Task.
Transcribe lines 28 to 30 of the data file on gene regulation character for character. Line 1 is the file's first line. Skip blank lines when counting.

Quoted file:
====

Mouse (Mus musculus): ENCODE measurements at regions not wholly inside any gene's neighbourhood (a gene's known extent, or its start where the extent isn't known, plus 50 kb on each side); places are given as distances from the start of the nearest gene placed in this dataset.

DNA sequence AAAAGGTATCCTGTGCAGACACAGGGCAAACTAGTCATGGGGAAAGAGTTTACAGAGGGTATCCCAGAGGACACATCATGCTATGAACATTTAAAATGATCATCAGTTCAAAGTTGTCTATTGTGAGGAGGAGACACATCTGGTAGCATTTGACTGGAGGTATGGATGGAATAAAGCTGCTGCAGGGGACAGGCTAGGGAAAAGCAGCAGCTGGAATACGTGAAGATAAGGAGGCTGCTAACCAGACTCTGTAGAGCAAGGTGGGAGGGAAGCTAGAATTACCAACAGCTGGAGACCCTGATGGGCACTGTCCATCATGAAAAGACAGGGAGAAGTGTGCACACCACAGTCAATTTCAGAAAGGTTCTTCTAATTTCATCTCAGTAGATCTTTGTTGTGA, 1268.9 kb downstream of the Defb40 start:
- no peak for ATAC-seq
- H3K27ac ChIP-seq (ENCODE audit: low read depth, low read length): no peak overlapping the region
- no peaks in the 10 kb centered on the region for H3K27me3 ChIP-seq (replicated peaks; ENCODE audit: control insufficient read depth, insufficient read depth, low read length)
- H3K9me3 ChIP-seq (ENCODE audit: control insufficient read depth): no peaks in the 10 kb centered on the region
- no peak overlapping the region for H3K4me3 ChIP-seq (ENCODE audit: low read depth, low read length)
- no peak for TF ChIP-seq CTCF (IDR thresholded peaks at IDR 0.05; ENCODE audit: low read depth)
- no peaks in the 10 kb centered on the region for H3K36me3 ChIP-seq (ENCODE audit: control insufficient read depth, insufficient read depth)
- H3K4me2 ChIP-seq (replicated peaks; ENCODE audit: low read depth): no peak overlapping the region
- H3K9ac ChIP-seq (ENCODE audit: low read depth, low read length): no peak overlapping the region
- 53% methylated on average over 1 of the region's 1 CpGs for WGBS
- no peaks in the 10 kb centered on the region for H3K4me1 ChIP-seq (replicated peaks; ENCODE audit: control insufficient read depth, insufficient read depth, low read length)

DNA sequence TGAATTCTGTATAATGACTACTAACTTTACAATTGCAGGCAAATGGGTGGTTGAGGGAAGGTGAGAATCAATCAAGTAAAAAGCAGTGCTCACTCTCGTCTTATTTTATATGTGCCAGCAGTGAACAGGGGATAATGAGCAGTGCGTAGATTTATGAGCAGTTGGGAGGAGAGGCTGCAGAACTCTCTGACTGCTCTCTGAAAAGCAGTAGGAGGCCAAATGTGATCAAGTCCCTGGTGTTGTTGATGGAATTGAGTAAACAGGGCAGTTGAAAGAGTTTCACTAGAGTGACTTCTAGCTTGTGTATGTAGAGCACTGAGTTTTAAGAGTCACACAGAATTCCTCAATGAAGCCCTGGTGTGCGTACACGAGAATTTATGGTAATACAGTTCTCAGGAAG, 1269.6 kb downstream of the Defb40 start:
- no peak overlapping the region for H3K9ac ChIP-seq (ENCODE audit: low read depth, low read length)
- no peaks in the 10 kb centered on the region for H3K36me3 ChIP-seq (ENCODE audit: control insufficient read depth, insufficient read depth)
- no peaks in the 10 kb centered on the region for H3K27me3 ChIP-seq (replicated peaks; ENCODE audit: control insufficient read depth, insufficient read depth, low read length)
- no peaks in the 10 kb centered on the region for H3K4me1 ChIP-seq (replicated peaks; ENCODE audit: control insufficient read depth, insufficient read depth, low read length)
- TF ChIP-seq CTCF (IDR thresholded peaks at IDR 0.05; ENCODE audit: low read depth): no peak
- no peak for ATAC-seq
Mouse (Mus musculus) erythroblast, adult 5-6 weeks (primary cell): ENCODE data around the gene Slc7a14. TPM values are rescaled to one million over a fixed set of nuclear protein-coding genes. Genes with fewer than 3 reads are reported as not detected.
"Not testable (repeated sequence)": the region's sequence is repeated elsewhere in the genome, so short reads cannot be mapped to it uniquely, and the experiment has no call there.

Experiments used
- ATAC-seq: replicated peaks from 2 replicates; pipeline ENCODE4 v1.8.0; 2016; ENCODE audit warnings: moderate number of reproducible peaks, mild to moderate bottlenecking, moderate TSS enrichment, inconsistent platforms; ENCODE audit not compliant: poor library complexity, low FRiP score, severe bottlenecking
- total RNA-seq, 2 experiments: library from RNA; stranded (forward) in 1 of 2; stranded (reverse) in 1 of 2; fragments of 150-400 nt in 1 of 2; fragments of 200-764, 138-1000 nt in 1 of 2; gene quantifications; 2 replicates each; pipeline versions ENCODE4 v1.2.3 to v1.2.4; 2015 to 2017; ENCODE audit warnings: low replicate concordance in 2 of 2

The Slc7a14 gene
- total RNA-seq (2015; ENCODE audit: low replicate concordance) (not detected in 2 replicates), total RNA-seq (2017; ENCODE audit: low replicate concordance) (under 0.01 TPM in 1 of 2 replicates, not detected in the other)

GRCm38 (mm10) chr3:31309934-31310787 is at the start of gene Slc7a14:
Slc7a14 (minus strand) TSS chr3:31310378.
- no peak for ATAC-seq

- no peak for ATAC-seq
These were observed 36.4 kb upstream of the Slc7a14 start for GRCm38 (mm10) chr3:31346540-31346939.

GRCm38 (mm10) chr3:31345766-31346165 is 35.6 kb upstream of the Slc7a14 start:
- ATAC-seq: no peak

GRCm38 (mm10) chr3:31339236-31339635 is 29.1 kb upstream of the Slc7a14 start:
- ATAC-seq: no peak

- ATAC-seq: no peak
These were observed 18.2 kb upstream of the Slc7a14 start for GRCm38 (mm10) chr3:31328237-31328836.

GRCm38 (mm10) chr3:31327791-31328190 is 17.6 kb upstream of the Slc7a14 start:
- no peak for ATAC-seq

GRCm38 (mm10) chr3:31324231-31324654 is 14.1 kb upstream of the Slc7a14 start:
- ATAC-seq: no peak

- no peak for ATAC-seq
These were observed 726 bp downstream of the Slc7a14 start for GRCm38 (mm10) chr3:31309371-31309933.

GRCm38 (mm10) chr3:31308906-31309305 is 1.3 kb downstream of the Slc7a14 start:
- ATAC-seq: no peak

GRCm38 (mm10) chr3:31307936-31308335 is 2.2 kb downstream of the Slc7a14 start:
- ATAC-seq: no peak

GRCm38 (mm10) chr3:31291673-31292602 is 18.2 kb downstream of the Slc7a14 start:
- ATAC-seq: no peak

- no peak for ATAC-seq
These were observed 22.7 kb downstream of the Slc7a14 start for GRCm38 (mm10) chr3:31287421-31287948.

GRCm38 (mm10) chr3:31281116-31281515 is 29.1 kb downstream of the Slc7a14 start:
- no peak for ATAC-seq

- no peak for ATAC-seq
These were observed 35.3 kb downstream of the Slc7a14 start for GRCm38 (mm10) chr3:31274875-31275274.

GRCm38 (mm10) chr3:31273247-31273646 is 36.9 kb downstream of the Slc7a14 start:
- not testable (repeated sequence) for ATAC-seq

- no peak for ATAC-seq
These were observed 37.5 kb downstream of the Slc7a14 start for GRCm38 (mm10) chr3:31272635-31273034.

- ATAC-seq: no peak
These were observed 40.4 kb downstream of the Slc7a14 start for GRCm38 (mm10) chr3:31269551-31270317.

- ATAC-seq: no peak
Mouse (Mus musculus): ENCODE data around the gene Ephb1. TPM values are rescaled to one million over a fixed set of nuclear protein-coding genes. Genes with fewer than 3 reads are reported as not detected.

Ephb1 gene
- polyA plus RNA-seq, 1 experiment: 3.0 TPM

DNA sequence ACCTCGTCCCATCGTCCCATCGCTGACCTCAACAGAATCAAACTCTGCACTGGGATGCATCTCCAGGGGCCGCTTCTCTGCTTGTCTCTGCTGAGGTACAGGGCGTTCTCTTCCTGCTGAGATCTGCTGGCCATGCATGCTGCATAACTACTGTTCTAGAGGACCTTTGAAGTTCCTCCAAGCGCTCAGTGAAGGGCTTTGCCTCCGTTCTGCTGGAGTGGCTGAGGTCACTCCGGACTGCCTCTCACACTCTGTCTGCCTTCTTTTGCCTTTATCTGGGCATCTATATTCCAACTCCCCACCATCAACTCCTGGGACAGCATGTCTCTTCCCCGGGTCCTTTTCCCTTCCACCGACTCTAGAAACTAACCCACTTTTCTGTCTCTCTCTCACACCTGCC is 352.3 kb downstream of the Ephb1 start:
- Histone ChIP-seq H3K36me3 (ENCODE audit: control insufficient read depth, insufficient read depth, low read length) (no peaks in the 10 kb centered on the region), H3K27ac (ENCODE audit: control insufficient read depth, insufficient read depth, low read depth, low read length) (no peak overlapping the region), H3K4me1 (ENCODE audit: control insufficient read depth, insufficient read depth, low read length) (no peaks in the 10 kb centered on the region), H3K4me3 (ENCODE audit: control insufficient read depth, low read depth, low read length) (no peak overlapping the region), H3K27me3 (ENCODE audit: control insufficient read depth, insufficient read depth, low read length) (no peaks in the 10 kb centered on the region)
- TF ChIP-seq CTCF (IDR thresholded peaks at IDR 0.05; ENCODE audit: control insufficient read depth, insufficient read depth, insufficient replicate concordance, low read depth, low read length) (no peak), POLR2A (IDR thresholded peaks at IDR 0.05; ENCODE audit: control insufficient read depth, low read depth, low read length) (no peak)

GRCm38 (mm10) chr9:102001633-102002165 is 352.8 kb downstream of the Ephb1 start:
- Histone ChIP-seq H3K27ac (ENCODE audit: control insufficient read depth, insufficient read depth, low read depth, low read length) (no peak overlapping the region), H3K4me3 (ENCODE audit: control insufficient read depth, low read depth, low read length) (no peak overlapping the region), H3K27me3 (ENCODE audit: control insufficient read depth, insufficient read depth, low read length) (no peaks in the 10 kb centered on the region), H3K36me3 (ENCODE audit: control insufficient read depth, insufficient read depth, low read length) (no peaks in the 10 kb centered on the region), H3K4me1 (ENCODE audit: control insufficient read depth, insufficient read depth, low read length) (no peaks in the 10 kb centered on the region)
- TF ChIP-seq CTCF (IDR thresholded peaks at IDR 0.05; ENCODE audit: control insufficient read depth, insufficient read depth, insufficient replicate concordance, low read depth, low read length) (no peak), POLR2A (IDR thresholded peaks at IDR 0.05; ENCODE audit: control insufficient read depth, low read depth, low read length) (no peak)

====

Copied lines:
GRCm38 (mm10) chr3:31309934-31310787 is at the start of gene Slc7a14:
Slc7a14 (minus strand) TSS chr3:31310378.
- no peak for ATAC-seq